Do what you gotta do, eh?

 

Just my .02C on it all, happy motoring, gents.

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[size="3]LuLu, you are lucky to be able to buy 93 octane. About 1/3 of the country is stuck with 91 as the highest we can buy and that is right on the line. I hope SAI did a conservative tune as even Vegas, if I am not mistaken, has only 91 octane as the highest. I don't know who would do the warranty review as the 4.6 liter 3V is made to run on 87 and it is only after the SAI tune and CAI, et al, that the octane requirement is bumped to 91. Would SAI or Ford do the review? Either way I agree with you. Buy the best, TOP TIER gas and the highest octane.[ And losing the block is a quick way to lose money off of your SGT if you are contemplating holding it for an investment someday./size]

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Some things to consider here...IMHO.

 

Using a lower octane fuel may produce detonation, as previously explained by our friend, "old guy", ^ there. He's not wrong, but he is light on details. Allow me to expand on this topic?

 

Think of detonation as a long-term illness, like a slow-growing cancer, meaning that it takes a while for the damage to come to the surface. Nevertheless, it will come to the surface.

 

The damage I speak of, is to the native hyperereutectic formed aluminum pistons, which are super-saturated with 16 to 18% silicon content. This piston is coated in Teflon to protect the silicon, and detonation eats away at Teflon until it reaches the native silicon. Then, detonation melts the silicon, and eventually, your pistons are toast. Thanks to our SAI/FRP programming, you will not hear this detonation. The EEC will pull spark, timing and fuel faster that you can read those words. When you do hear detonation (engine rattle), it's too late.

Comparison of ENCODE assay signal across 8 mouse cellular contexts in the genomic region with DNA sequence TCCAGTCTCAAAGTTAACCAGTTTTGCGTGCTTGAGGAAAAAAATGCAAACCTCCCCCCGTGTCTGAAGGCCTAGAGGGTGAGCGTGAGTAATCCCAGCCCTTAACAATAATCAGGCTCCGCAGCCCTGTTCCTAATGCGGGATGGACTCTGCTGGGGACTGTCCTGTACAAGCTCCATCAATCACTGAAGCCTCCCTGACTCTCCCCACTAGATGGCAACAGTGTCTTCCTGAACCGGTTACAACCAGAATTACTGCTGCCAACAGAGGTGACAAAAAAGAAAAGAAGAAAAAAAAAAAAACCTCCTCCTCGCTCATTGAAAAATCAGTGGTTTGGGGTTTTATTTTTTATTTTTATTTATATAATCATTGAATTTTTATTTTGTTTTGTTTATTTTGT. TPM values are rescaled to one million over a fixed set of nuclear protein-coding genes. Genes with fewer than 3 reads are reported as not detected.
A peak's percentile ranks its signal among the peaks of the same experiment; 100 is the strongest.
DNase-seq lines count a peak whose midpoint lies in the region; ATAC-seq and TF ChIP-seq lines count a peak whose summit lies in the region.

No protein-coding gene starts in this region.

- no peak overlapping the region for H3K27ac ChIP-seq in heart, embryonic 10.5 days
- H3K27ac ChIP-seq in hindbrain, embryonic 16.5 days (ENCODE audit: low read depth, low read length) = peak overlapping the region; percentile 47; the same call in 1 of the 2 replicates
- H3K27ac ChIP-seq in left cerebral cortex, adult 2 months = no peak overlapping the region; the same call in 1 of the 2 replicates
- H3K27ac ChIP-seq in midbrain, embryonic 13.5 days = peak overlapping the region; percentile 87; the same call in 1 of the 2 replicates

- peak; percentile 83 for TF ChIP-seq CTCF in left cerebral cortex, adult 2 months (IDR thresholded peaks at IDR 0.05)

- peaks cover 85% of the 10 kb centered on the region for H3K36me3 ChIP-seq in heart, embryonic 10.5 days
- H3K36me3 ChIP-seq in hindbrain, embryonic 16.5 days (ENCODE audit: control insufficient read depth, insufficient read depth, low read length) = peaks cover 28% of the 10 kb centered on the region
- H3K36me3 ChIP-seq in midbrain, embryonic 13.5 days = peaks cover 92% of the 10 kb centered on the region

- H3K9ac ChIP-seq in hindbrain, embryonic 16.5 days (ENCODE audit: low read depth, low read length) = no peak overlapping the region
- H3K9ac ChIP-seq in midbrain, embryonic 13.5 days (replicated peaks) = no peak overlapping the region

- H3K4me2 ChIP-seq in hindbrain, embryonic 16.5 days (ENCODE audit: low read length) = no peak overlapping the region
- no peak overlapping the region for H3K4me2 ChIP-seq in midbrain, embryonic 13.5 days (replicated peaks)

Once this process has started and the Teflon is eaten away, your pistons will come apart. The first to go will be the piston crown, which holds the primary compression ring in place. After that, the piston skirts burn up and score cylinder walls. Friction is heat, and higher heat accelerates more melting. Once the skirts break off and fall into the oil in the crankcase, it's over.

 

Thus...Lose your compression ring and you lose it all, and your engine will appear to have a gazillion miles on it, when it does not. Moreover, your factory warranty will be void, FMC knows more about what to look for than y'all believe. Where do you think I learned this?

 

Our friend "old guy" also mentions pre-ignition as a possible outcome of running lower octane, but he doesn't clarify the difference between detonation and pre-ignition. Again, I agree with him, but here's some additional background.

 

Pre-ignition occurs when the fuel charge ingnites before the piston has come to the top. Preignition is a short-term (and usually instant) fatality, like getting shot to death rather than dying from cancer.

 

As the piston is on it's way up into a compression stroke, an over heated piston top (thanks to detonation) fires the fuel charge prematurely, before managed EEC tables, and forces the piston to suddenly change direction and go down rather than up. This is extreme force meeting extreme force head to head, think of two linebackers crashing? Nonetheless, this crash force damages the connecting rod causing it to deform side-ways, rather than up-and-down.